Why are Product Management and Marketing being mentioned in the same sentence?
When Product Managers huddle to together and share war stories, one of the things that comes up frequently is:
Nobody knows what my role is
Other functions are trying to do my job! There isn’t a clear separation of roles and responsibilities
P.S. A more common one is we need more developers but let’s not go there 🙃
I like to say that Product Managers do everything and nothing. Most of the accolades usually goes back to your team and you’ll definitely get the slack if shit hits the fan.
As Ken Norton says, when it comes to leading cross-functional teams. We’re always bringing the donuts.
I learned the hard way
So when I first became a Product Manager at a PropTech startup, me and my lovely Marketing colleague Amy ended up teaming up to drive engagement of our end-users through Hubspot emails. I felt like I needed to drive user acquisition, she was responsible for marketing activities such as campaign management, social media management and the like.
This was my first experience of the grey area between Product and Marketing, but fortunately we were grown enough to work towards a common goal.
Then I joined Condeco. I worked with the Marketing function to share updates on how we listened to customer research and built features that they wanted. Learning from my previous experience, we were able to speak a common language from the beginning and get the work done. This again was another acquisition tact and delivered high quality new clients which is always a bonus. We wanted to tell that story of “You asked for x, we delivered it, we listen to our customers”. Worked like a charm 😎
Today at So Energy, I still have times when I play the “unofficial” marketing role, specifically in line with the stage of the product and priorities. 📈 I'm more focused on outcomes and goals now and always seek a shared understanding.
Companies have created spin-off roles
This grey area exists and it makes hiring decisions hard and it's easy to see where there can be a duplication of work. But why is this the case? Marketing has certainly been around a lot longer than Product Management.
Thinking back to the evolution of the Product Manager, the role was created when an employee pitched the idea of having responsibility for a product, rather than a business function with brand development responsibilities. Over time it has evolved and works best at the intersection of User Experience, Engineering and the Business needs.
Note: I don’t believe Product Managers should be focusing on branding in the early stages of the product lifecycle - it’s not really scalable or measurable but that’s another story.
Marketing is all about how you get (promote and your goods and services) to your audience.
Traditional Marketing teaches about the 4 P's of the Marketing Mix.
Marketing Funnel is also about the principles of taking anonymous visitors from not knowing about you into loyal fans. Taking them from Awareness, Consideration to Conversion. Building loyalty and turning those loyal fans into brand advocates.
👉 Side-note: This is very similar to Dave McClure's AARRR metrics which is a good way to measure service led businesses
I'm most curious about where Product Management teams up with Marketing to build a great product with a strong or niche distribution channel.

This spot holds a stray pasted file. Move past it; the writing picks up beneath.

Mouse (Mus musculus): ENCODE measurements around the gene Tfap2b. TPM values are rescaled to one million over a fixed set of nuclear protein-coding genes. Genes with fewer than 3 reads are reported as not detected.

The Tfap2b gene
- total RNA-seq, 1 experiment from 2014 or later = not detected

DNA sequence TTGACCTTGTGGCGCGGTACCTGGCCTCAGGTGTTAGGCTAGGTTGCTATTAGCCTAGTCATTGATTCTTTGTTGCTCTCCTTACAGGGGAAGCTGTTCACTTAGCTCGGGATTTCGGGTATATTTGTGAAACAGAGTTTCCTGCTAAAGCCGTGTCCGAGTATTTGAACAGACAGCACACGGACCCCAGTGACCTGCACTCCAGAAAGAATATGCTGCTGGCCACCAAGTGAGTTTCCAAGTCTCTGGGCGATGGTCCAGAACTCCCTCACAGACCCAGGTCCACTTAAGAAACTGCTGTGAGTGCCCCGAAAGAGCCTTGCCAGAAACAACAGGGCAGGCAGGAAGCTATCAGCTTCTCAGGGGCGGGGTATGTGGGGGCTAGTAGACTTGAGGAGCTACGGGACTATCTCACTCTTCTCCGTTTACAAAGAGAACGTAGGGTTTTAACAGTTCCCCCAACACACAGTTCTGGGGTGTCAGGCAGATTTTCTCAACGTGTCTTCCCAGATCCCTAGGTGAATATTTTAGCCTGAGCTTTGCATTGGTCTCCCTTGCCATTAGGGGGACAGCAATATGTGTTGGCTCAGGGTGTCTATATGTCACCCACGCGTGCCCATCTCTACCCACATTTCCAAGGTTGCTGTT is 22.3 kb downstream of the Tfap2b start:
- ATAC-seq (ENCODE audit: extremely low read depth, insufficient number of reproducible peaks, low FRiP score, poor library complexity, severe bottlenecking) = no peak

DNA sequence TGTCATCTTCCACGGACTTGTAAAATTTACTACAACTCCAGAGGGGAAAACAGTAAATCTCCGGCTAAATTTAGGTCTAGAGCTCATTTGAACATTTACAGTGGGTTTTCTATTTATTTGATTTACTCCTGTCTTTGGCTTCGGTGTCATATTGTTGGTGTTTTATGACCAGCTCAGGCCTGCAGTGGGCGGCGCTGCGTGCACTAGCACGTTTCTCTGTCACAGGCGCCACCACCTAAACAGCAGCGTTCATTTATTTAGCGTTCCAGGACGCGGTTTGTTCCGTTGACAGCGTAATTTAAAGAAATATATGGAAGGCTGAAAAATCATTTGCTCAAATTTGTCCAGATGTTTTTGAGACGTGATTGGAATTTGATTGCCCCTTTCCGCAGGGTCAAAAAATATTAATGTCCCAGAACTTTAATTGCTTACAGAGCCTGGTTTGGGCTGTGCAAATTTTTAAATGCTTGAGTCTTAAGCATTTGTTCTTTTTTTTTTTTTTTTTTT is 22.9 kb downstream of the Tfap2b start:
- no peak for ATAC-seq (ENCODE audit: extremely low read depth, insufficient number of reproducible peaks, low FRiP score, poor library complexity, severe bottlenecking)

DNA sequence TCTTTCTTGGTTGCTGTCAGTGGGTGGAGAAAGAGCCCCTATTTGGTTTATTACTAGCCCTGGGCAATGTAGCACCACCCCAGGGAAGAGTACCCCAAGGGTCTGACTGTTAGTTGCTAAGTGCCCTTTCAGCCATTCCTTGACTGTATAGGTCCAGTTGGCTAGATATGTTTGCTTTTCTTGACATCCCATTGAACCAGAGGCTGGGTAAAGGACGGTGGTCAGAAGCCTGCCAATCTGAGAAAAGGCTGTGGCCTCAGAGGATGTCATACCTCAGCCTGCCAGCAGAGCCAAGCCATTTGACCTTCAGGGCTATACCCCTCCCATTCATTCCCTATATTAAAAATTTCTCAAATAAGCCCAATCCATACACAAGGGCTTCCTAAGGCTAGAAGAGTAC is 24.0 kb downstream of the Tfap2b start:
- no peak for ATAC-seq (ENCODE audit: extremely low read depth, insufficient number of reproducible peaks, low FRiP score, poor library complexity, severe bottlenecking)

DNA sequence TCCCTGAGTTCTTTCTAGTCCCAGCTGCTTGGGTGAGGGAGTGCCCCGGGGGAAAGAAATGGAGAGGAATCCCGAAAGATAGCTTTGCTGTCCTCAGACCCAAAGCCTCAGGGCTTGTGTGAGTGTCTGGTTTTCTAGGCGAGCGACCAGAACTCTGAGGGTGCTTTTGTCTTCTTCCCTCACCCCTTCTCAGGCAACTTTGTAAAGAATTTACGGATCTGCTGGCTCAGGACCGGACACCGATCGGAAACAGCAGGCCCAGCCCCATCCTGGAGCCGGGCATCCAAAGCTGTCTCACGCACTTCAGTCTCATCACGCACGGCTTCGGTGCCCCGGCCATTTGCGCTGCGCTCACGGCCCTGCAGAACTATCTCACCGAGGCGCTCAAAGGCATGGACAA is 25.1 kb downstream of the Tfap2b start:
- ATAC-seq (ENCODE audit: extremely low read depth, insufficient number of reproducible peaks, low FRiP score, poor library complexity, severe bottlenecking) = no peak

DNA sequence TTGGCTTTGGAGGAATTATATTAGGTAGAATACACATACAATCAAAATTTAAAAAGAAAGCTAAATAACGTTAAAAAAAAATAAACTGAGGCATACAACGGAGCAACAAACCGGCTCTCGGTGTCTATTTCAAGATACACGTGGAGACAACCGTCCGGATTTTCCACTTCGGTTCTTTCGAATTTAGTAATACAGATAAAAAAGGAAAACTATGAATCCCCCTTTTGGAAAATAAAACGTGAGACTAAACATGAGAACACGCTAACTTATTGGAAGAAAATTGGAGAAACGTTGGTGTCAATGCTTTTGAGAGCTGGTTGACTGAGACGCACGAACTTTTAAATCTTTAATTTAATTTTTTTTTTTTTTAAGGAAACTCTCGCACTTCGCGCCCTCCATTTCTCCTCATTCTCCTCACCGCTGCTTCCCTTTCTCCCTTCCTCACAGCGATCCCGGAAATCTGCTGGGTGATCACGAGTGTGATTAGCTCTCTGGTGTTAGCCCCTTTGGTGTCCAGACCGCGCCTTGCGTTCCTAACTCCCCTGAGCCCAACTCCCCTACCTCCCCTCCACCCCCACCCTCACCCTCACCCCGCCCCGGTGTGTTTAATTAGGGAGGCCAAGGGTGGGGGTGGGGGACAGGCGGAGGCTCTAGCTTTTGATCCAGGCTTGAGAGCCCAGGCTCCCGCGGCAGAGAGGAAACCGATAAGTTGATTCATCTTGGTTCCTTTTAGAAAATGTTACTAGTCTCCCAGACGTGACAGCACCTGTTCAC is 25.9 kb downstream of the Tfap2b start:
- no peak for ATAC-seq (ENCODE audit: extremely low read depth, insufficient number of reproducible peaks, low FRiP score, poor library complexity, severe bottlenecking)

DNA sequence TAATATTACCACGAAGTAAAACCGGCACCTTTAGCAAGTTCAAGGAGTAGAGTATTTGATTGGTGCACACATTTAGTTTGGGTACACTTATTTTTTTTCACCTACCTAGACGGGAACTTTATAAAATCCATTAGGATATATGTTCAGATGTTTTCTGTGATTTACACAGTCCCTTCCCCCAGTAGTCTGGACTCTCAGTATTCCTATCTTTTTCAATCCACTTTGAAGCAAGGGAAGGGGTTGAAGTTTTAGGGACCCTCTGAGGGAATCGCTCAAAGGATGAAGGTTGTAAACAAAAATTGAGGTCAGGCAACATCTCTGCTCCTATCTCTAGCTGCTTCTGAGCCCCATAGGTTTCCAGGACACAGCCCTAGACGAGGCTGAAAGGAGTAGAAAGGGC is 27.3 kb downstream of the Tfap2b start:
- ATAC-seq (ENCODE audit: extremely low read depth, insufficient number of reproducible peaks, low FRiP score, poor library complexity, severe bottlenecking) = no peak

Growth Hacker Marketing
I first heard the term Growth Hacking in 2017 from my friend Andre, who was Head of Product at Uniplaces practising Growth Hacking principles which I believe he had access to from his network at Google and Atomico. Andre is also the fastest talker I have ever met in my life!
Last September, I also attended a talk by Sean Ellis in London where he opened up by saying Growth Hacking is a mindset.
Growth hacking is simply data-driven revenue maximization
Growth Hacker Marketing is still a relatively new discipline and in my opinion hasn't really taken off, but I definitely find some of the principles interesting as someone who is data curious myself.
My only consideration is that growth is not a series of "hacks." It's a rigorous methodology consisting of experimenting, collecting data, and leveraging human psychology.
I first started conflating the 2 disciplines after reading Ryan Holiday's "Growth Hacker Marketing"
Consumer products have done this amazingly with great examples being Dropbox, AirBnB and Monzo.
B2B products have also done this such as Yammer, Slack and Salesforce
Is Product Management - Marketing?
No. Product management isn't marketing, but building a great product is the cheapest form of marketing.
When you create a product people love, with such a great experience it’s amazing what happens next. People tell their friends about it and this lowers your cost of acquisition.
- PM = Defining and executing on the product’s strategic direction (managing the product throughout it's lifecycle)
- PPM = Communicating the product to the market and optimising top of funnel conversion (managing the market messaging of the product).
With companies that haven't invested resources in both Product and Marketing, Product Managers would be expected to also do the Marketing side of the role too.
If you had both functions you could divide it like this:
- PPM’s would typically be focused on the launch/GTM activities, running marketing campaigns and defining market messaging in order to optimise lead generation and top of funnel conversion.
- Whereas a PM would be more focused on defining the value prop, strategy and managing the day-to-day development of the product, ensuring it meets that market launch window.
However, a lot of the times, especially in startups, they may not have enough resources to have 2 distinct roles.
Close alignment and continual communication between the two are paramount.